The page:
[en] The decline in CO2 emissions from road vehicles is essential to the sustainable reduction of greenhouse gas emissions. At the global level, the transport sector represents a 23% of total greenhouse gas emissions. In France, this sector plays a comparatively greater role; in 2014 it was responsible for 28.5% of greenhouse gas emissions, making it the largest emitter, far ahead of the agriculture (17%) and residential/tertiary (16%) sectors. To reduce greenhouse gas emissions in the transport sector, solutions depend on the development of new engine technologies, biofuels, new fuels and zero-carbon alternative energies. In addition to lowering greenhouse gas emissions, these solutions provide additional benefits, such as improving local air quality (especially in the case of electric vehicles) and reducing oil imports. (authors)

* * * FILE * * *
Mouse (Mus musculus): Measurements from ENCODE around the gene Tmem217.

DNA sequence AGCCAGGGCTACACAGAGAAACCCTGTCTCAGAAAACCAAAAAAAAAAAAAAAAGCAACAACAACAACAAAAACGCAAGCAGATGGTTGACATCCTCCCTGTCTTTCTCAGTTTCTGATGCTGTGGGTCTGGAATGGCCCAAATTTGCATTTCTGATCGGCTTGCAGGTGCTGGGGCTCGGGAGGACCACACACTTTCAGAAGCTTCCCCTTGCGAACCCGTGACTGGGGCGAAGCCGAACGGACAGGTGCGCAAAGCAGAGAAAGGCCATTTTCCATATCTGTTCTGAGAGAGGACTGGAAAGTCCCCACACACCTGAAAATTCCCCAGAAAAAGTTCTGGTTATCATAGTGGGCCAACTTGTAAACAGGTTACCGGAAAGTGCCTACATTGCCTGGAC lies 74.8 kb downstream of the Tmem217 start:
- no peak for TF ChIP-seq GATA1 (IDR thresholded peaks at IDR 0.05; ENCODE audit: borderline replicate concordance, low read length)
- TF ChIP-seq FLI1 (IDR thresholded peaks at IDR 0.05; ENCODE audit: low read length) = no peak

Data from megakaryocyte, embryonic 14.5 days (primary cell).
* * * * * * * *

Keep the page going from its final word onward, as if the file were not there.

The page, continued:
[en] The wholesale markets observatory aims to provide general monitoring indicators of electricity and natural gas in France. This observatory is updated on a quarterly basis and published on CRE's web site (www.cre.fr). A French version is also available. The first part of the report summarizes the highlights of the quarter. The indicators (main dates, key figures and Figures) are detailed in the second part.